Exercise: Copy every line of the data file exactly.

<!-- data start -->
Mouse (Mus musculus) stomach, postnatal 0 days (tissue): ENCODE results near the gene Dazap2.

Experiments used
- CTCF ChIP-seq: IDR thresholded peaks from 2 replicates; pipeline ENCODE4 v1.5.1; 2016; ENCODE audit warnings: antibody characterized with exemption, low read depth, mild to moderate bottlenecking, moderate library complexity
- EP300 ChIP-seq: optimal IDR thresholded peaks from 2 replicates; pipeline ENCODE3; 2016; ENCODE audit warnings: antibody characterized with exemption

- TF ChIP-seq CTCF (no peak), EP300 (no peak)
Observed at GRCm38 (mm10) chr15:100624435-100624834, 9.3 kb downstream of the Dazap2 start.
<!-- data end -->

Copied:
Mouse (Mus musculus) stomach, postnatal 0 days (tissue): ENCODE results near the gene Dazap2.

Experiments used
- CTCF ChIP-seq: IDR thresholded peaks from 2 replicates; pipeline ENCODE4 v1.5.1; 2016; ENCODE audit warnings: antibody characterized with exemption, low read depth, mild to moderate bottlenecking, moderate library complexity
- EP300 ChIP-seq: optimal IDR thresholded peaks from 2 replicates; pipeline ENCODE3; 2016; ENCODE audit warnings: antibody characterized with exemption

- TF ChIP-seq CTCF (no peak), EP300 (no peak)
Observed at GRCm38 (mm10) chr15:100624435-100624834, 9.3 kb downstream of the Dazap2 start.